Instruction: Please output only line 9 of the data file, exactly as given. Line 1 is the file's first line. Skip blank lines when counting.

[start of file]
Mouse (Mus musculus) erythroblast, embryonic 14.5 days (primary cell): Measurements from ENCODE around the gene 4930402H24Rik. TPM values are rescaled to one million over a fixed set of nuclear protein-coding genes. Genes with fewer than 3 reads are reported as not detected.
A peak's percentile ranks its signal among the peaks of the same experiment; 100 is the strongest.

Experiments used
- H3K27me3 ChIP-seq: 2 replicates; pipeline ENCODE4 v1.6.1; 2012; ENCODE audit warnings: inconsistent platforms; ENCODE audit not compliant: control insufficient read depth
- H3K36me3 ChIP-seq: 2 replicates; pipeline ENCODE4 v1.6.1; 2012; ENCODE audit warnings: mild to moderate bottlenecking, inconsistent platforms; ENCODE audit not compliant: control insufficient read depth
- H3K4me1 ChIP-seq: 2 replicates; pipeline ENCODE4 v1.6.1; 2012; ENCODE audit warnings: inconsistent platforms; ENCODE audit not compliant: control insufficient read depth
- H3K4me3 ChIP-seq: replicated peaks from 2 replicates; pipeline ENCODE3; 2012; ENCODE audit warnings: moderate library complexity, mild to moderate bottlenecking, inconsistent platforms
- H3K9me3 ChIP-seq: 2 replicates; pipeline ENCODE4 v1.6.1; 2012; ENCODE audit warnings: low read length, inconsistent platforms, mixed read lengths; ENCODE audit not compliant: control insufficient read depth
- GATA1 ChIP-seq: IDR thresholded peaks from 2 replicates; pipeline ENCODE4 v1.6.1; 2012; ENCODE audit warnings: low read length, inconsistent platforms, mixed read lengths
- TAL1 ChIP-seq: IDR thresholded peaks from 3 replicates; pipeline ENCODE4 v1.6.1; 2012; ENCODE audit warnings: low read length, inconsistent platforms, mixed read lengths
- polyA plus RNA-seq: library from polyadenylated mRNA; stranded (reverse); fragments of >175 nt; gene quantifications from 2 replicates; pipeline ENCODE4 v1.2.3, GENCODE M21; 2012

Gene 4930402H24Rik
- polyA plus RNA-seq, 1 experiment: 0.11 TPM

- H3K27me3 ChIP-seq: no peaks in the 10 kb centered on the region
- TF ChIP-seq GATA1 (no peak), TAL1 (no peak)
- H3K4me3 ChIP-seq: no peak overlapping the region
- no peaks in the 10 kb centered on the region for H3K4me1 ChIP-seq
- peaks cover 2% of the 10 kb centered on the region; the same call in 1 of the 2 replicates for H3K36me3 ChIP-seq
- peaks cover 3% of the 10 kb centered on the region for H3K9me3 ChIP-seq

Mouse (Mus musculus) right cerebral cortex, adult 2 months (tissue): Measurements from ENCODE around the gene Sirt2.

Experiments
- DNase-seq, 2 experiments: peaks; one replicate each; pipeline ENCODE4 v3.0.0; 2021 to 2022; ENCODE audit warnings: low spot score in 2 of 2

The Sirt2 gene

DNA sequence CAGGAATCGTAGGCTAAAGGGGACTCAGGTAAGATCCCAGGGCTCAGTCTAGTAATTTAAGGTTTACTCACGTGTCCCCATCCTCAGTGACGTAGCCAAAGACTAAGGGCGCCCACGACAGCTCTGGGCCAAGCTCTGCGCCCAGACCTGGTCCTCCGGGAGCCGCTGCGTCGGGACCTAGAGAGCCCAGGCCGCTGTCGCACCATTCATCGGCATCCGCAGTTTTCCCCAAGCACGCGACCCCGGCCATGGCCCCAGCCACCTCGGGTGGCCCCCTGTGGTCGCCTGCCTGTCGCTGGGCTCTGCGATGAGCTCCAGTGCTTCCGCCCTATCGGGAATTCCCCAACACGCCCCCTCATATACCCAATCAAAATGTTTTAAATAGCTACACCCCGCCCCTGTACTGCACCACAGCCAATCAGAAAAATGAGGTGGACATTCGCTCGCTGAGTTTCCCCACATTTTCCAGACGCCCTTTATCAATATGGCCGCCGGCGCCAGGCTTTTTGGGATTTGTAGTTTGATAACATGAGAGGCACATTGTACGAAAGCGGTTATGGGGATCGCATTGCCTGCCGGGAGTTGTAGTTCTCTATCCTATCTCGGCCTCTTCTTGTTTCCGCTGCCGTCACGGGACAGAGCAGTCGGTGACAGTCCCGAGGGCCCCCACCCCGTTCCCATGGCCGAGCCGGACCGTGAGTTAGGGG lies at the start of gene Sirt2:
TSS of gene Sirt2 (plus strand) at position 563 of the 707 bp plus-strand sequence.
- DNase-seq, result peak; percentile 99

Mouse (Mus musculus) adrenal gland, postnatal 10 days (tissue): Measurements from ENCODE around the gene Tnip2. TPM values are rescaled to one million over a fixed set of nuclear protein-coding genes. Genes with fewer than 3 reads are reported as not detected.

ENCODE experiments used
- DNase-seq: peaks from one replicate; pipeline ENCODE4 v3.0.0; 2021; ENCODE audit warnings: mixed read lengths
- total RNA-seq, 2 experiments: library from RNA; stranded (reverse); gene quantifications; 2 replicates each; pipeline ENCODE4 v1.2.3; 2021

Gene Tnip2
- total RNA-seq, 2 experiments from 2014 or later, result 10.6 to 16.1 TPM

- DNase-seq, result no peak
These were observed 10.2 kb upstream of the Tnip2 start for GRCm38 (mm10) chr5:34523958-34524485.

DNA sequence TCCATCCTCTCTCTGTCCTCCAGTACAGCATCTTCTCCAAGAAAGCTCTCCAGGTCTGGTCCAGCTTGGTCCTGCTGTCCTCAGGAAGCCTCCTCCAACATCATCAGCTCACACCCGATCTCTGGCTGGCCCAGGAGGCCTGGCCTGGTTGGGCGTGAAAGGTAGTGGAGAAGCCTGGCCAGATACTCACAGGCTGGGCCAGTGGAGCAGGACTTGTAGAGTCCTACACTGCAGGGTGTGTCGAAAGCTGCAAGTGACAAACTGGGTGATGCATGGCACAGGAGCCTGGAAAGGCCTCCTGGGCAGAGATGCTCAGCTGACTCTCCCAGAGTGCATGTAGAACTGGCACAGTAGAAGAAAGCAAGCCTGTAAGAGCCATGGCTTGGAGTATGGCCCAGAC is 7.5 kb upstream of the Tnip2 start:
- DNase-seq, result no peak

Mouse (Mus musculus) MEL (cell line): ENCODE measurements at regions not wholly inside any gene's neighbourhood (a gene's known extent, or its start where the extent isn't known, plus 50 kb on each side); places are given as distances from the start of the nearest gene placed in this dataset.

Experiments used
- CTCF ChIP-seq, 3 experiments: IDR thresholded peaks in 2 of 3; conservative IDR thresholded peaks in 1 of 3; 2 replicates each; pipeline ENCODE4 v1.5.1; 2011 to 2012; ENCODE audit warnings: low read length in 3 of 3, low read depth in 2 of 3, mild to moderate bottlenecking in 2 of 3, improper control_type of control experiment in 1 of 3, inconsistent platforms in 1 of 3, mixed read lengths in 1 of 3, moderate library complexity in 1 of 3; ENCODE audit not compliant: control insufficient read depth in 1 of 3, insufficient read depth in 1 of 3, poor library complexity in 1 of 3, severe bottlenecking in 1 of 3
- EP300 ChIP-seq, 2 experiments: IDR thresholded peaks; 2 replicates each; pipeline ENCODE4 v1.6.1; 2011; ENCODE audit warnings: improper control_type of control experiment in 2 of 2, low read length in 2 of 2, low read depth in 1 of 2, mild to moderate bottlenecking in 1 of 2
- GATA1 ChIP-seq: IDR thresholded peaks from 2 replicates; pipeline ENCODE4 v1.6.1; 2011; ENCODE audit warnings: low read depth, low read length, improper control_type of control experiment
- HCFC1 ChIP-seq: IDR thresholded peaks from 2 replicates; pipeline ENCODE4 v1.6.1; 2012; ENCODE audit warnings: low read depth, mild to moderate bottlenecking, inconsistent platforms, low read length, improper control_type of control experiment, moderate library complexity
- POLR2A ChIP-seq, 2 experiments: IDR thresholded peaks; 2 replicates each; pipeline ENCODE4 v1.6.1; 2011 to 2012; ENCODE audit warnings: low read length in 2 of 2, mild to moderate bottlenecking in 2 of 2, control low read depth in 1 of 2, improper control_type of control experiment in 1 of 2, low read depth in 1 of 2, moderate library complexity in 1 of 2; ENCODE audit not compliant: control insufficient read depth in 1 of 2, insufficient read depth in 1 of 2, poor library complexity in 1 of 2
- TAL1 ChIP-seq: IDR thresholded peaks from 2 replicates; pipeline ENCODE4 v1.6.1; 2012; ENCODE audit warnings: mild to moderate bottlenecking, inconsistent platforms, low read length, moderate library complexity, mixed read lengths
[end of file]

- GATA1 ChIP-seq: IDR thresholded peaks from 2 replicates; pipeline ENCODE4 v1.6.1; 2012; ENCODE audit warnings: low read length, inconsistent platforms, mixed read lengths